Large sums of public money were spent in these three sectors, but neither the first Labour government nor its Conservative successor, which held office from 1951 to 1964, can be said to have had a policy for high-technology industries. Their main preoccupation was with trying to reconcile their macro-economic objectives – full employment, low inflation and balance of payments equilibrium. It was only in the closing years of Conservative rule that attention switched to the supply side of the economy. The UK was growing more slowly than West Germany and France, and British industry was losing ground in export markets.
Because the government had stood aside from the first moves towards European economic integration, British industry had not benefited from the expansion of intra-European trade that had begun in the 1950s and accelerated in the 1960s. (The first application to join the Common Market, made by Harold Macmillan in 1961, was vetoed by General Charles de Gaulle.) But the bigger problem was seen to lie in poor management, antiquated production methods and dysfunctional industrial relations.
Out of this reappraisal came the creation of the National Economic Development Office in 1962, followed by industry-level Economic Development Committees. These new agencies were modelled on the French planning system, which included sector-based Modernisation Commissions, bringing together businessmen, trade unionists, outside experts and civil servants to discuss the future of key industries.18 The practical achievements of “Neddy” and the “little Neddies” were meagre, but they represented a step towards supply-side reform which was taken much further by the Labour governments that held office between 1964 and 1970.
These years saw “a dramatic increase in the pace of microeconomic intervention, and also in the trend towards selectivity in industrial policy”.19 7 No. 1/2012
ECIPE OCCASIONAL PAPERTwo new Whitehall departments were created, the Department of Economic Affairs (DEA) and the Ministry of Technology (Mintech). Much of the DEA’s energies were devoted to the National Plan, which the government hoped would provide the basis for faster growth.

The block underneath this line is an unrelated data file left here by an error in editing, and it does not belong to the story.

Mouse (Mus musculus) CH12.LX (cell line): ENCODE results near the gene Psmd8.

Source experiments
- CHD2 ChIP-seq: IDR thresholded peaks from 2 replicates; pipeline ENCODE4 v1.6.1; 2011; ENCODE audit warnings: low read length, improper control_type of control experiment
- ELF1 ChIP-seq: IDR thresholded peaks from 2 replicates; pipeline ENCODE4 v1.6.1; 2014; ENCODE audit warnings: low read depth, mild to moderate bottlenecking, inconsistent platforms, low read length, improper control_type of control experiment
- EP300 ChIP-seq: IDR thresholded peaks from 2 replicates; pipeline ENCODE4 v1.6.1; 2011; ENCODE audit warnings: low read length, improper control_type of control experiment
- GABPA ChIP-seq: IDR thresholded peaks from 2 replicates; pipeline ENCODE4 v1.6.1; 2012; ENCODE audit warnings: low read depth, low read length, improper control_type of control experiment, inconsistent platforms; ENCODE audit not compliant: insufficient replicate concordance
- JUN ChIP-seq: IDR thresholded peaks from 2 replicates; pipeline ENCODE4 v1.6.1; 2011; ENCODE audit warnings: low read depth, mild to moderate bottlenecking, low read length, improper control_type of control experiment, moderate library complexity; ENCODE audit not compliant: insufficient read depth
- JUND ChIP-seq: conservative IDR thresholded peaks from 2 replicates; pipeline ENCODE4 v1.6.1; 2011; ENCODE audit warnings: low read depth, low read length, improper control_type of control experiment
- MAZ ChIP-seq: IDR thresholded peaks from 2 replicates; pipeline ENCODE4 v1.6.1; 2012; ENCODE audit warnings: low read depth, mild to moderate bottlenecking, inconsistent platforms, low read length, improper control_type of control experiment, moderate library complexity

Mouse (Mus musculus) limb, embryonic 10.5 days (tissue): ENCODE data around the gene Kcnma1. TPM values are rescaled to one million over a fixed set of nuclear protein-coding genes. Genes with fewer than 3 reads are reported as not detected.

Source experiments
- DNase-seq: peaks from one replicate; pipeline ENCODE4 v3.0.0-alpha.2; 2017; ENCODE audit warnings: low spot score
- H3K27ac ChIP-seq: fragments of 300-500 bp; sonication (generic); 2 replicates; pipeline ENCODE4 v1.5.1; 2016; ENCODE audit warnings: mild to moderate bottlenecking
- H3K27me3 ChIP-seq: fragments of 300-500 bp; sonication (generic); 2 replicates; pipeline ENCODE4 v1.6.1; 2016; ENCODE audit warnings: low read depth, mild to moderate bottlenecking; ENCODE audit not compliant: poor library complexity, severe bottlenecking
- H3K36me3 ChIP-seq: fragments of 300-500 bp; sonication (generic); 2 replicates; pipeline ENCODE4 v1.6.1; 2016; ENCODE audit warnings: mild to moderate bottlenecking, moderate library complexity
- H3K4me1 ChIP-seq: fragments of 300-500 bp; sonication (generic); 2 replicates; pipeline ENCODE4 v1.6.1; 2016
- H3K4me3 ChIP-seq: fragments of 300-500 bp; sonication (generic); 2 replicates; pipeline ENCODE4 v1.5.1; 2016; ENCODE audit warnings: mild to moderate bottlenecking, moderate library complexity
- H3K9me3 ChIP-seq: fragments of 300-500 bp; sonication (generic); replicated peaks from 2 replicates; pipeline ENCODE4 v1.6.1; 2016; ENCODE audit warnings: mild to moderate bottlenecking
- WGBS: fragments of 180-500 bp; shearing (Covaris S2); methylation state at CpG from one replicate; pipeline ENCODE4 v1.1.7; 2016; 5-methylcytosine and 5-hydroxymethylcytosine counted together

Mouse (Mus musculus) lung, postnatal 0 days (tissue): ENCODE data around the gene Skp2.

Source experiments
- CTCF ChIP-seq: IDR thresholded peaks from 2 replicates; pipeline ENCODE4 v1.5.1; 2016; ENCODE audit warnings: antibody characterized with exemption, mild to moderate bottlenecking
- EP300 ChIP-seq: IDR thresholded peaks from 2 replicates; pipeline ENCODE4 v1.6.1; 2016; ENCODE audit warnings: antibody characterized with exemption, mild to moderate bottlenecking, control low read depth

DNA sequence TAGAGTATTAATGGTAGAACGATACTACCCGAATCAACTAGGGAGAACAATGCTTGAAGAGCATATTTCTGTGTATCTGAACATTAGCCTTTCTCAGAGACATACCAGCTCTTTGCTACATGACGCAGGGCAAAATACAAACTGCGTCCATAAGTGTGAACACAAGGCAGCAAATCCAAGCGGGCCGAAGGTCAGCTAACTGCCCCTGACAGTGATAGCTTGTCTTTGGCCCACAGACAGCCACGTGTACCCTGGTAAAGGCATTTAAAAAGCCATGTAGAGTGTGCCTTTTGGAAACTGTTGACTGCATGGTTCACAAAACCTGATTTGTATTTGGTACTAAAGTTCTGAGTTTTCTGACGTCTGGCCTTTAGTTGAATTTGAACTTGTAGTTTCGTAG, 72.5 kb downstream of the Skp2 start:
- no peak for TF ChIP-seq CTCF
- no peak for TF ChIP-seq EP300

However, the Plan was unrealistic in its projections and was thrown off course by Britain’s continuing balance of payments problems. Potentially more promising were Mintech’s efforts to accelerate the process of technical change in industry. The aim was to redirect the government’s spending on research and development from defence to civilian uses, to cut back on prestige projects which had no prospect of generating a commercial return, and to identify key sectors where faster technological progress was needed.20 Computers was one of the targeted industries, and soon after the election the government had to deal with a financial crisis in ICT, the UK’s leading computer company. This was due, not so much to competition from IBM (although the American company had increased its share of the British market to about 40 per cent), as to the mismanaged launch of a new family of computers and the unexpectedly rapid decline in sales of its older punched-card equipment.21 Mintech officials believed that ICT was too small and pressed for a merger with the second largest supplier, the computer division of English Electric.22 This was finally achieved in 1968 with the creation of International Computers Limited (ICL), in which the government took a 10.5 per cent stake. It also provided a £13.5m grant for the development of a new range of computers, and instructed government departments to buy their computers from ICL unless there were strong technical reasons for not doing so.23 Labour ministers were less inclined to support the aircraft industry which they believed had absorbed too much of the country’s engineering and scientific resources. Several military projects were cancelled, including an advanced fighter, the TSR2, which was scrapped in favour of an American aircraft. The government also considered pulling out of Concorde, but France was determined to continue with the project, and the terms of the 1962 agreement made the costs of unilateral withdrawal appear unacceptably high.24 In 1967 the government agreed to cooperate with France in developing a new subsonic airliner, the Airbus, but withdrew two years later on the grounds that the new aircraft was unlikely to be economic and its specification made it unsuitable for British European Airways. One of the few bright spots in the aircraft industry was Rolls-Royce, the aero-engine manufacturer. This company had been an early leader in jet engines for military aircraft, and it built on this experience, with support from the government, to launch a successful attack on civil markets. 25 In nuclear power the first-generation Magnox stations were nearing the end of their life, and for the next generation a choice had to be made between the Advanced Gas-Cooled Reactor (AGR), which had been developed by the Atomic Energy Authority and, like Magnox, was based on gas-graphite technology, and the American light water reactor which had gained wide acceptance around the world. The AGR was chosen, apparently on the grounds that the technology was safer and had greater long-term potential. 26 This decision, announced in 1965, was regarded on all sides as a triumph for British technology, but it turned out to be a serious mistake. The Atomic Energy Authority had under-estimated the problems involved in scaling up the pilot reactor, and the AGR programme was plagued by technical problems and cost over-runs.
Alongside its support for (preferably home-grown) advanced technology Labour’s industrial policy was influenced by its belief in scale. Ministers and their advisers considered that many British industries were too fragmented and that the necessary rationalisation was unlikely to take place without government intervention. The Industrial Reorganisation Corporation 8 No. 1/2012